The Minister of Petroleum and Mineral Resources, Tarek El-Molla, asserted on Monday the state’s tendency to make use of Egypt’s rich reserves of mineral resources, in a way that attracts more investments into the Egyptian market, in accordance with the vision and the objectives of the state in achieving sustainable development.
During a tour at Abu Tartur project to inspect the phosphoric acid production complex, alongside the governor of the New Valley governorate, Mohamed Zamlout, El-Molla said that the government is developing legislative reforms and a roadmap for the advancement of the mining sector in Egypt, which leads to making use of the mineral wealth, in collaboration with a number of experts, specialists, investors, and concerned authorities, who have all cooperated to increase the national output.
The Abu Tartur project of the company for the phosphate industries and fertilisers is currently underway at the New Valley, with an investment estimated at $800m, and a phosphoric acid production capacity of 500,000 tonnes per year.
“The new project embodies the government’s interest in increasing the value of the mineral wealth which can bring in great yields to the country,” El-Molla said, adding that it will contribute to covering the local consumption, as well as achieving a comprehensive development in southern Egypt.
The project is highly remarkable, as it makes use of the large reserves of phosphate at Abu Tartur plateau in the New Valley, according to El-Molla.
“Increasing phosphoric acid production is essential in improving the agriculture in Egypt, as it is the basic raw material in the manufacture of phosphate fertilisers,” El-Molla said, explaining that the ministry aims to establish complementary industries in order to process the mineral materials, and convert it into final products, thus leading to secure the needs of the local market, as well as raising the country’s exports of phosphate.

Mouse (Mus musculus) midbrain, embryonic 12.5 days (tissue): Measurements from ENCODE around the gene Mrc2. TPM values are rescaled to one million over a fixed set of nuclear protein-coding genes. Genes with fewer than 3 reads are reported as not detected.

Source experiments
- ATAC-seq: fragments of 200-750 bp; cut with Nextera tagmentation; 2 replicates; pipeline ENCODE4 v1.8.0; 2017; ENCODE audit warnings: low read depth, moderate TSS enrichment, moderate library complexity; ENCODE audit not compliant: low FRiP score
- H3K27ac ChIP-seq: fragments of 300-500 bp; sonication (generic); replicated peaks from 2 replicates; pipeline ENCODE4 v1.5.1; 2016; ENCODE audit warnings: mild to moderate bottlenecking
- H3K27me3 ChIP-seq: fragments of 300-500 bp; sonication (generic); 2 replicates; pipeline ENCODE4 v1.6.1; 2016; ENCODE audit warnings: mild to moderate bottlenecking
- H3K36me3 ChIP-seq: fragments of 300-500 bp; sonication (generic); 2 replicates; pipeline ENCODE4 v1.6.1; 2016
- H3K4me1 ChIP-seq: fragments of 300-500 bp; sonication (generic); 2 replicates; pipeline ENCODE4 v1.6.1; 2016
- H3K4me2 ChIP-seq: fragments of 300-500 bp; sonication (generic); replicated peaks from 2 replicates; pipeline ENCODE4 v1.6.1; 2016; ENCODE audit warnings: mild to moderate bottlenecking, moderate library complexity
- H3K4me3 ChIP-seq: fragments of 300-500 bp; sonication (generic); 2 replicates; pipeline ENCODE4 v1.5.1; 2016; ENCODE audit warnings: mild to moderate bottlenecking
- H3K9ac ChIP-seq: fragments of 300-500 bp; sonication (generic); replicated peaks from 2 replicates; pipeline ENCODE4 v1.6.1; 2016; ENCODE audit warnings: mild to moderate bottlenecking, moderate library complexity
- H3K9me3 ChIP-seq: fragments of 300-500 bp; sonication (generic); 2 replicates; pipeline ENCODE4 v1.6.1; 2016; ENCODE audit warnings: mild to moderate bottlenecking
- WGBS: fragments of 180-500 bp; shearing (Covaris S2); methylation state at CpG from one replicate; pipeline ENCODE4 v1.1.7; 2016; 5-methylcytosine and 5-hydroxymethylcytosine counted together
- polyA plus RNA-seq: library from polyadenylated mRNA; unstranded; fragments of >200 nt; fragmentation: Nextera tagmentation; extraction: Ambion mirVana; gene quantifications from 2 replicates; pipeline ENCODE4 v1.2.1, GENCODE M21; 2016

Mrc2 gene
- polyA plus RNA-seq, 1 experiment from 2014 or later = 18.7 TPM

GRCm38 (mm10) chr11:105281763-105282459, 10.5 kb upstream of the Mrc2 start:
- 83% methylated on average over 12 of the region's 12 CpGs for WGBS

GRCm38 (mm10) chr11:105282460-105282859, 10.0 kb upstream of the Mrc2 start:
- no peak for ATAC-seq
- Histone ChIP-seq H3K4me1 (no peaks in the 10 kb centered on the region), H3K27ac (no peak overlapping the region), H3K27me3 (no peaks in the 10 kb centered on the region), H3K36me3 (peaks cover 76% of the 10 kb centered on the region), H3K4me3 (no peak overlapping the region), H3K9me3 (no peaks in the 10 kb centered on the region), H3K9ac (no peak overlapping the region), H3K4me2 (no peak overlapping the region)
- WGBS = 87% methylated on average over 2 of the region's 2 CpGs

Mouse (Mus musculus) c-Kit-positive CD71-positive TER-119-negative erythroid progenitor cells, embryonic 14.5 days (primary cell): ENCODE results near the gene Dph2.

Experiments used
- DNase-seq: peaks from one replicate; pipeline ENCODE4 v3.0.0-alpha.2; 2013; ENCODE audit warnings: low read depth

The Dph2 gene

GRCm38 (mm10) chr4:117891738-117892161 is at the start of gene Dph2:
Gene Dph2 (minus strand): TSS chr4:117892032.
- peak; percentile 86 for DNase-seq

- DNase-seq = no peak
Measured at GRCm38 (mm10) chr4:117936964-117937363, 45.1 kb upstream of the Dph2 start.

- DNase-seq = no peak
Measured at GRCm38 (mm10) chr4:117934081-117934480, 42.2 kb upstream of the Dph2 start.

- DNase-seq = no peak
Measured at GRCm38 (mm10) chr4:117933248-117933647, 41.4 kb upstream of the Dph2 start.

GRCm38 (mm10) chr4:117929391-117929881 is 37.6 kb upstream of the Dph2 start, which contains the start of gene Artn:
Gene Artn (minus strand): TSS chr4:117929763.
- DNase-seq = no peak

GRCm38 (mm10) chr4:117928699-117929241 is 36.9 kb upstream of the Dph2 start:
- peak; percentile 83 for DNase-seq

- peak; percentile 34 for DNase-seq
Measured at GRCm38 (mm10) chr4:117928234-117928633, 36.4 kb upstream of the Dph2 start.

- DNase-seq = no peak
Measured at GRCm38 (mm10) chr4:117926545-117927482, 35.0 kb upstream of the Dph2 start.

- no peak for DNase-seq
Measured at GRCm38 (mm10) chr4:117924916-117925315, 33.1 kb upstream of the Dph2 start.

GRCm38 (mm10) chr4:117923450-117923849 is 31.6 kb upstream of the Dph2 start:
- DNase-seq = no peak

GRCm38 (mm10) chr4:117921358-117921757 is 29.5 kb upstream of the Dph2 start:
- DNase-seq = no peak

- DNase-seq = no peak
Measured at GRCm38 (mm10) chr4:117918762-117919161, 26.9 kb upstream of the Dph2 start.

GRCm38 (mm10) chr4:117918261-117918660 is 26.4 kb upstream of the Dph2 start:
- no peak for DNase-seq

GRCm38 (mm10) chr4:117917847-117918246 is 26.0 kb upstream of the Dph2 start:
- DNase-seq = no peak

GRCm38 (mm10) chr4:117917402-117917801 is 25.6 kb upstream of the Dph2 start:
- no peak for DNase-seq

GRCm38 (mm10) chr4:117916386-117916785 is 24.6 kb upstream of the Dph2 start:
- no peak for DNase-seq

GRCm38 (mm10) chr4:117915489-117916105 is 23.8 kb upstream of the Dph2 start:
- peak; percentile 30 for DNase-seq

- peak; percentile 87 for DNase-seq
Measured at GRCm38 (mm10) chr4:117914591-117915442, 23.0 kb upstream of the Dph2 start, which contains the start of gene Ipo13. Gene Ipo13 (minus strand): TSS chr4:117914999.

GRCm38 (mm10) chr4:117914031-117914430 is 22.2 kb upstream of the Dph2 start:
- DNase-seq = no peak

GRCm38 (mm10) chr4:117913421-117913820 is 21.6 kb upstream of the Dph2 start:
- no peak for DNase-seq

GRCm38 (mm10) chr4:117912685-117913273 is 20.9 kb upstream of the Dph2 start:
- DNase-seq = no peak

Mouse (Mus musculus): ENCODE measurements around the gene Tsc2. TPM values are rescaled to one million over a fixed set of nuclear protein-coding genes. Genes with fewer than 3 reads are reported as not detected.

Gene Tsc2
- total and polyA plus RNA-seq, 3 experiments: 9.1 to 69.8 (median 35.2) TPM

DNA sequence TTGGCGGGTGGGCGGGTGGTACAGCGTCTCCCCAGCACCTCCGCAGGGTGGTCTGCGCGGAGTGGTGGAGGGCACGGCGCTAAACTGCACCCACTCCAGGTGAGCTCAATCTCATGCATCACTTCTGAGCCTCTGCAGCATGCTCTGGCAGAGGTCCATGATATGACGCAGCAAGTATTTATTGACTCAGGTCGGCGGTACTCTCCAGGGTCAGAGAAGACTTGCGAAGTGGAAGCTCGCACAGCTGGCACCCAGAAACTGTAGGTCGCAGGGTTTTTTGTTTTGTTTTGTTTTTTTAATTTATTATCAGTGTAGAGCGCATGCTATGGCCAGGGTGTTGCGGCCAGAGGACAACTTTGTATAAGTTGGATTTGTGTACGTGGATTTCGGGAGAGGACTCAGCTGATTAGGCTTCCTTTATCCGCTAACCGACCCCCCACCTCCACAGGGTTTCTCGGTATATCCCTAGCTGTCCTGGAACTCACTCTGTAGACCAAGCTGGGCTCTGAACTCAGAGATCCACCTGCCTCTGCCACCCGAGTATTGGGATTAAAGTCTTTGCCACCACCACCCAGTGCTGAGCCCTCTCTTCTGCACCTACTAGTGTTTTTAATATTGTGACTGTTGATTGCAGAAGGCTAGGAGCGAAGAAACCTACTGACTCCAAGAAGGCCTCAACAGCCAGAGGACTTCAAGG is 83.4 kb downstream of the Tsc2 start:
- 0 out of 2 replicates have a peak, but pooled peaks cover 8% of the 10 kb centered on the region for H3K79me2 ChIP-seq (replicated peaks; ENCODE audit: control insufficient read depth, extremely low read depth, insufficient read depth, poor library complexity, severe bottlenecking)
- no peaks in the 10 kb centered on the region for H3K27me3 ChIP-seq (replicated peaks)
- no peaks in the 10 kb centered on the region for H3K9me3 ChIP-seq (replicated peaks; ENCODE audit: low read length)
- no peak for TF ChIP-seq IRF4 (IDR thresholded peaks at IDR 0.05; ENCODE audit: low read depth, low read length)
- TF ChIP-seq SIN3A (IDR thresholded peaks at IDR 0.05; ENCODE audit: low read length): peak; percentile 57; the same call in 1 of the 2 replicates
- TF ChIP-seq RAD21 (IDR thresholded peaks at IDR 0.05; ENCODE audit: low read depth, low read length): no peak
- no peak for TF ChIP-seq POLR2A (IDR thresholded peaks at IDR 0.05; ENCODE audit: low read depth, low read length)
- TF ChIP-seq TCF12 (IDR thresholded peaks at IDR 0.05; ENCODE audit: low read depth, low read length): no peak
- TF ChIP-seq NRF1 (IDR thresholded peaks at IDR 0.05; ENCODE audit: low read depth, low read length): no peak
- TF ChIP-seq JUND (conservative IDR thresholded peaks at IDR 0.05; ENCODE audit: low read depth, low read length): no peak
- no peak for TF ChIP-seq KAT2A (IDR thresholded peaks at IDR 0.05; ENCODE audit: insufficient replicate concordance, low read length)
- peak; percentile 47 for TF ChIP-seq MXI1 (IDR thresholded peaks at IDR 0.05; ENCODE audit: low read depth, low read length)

For his part, Zamlout said that the project reflects the state’s interest in the optimal exploitation of mineral wealth and the natural resources of the New Valley, pointing out that the project will be followed by other projects based on the produced phosphoric acid, which encourages attracting more investments and providing new jobs for the governorate’s residents.
The complex consists of three units, one of which to produce concentrated sulfuric acid with an annual capacity of 1.6m tonnes, and another to produce the phosphoric acid, and the third to process it after production to reach the required purity, depending on an input of 2m tonnes of phosphate per year, the Chairperson of Misr Phosphate, Khaled Al-Ghazali Harb, said while he accompanied the minister on his tour.
The project will also contribute to generating electricity for the surrounding area with a capacity of 33.5MW, in addition to pumping the surplus of the project to the national electricity grid.
During the tour, Harb reviewed the development at the Abu Tartur plateau project to extract phosphate, and the challenges they faced and the establishment of the Misr Phosphate in 2009, which turned the losses into profits. He pointed out that the renovation of the railway line connecting Abu Turtur, Qena and Safaga, is aligned with the state’s plan to use railways in commodities’ transportation, as well as using it to transport passengers.
Harb pointed out that Misr Phosphate has overcome the dilemma of the price difference in selling phosphate, as it unified the export’s prices and improving the quality of the Egyptian product.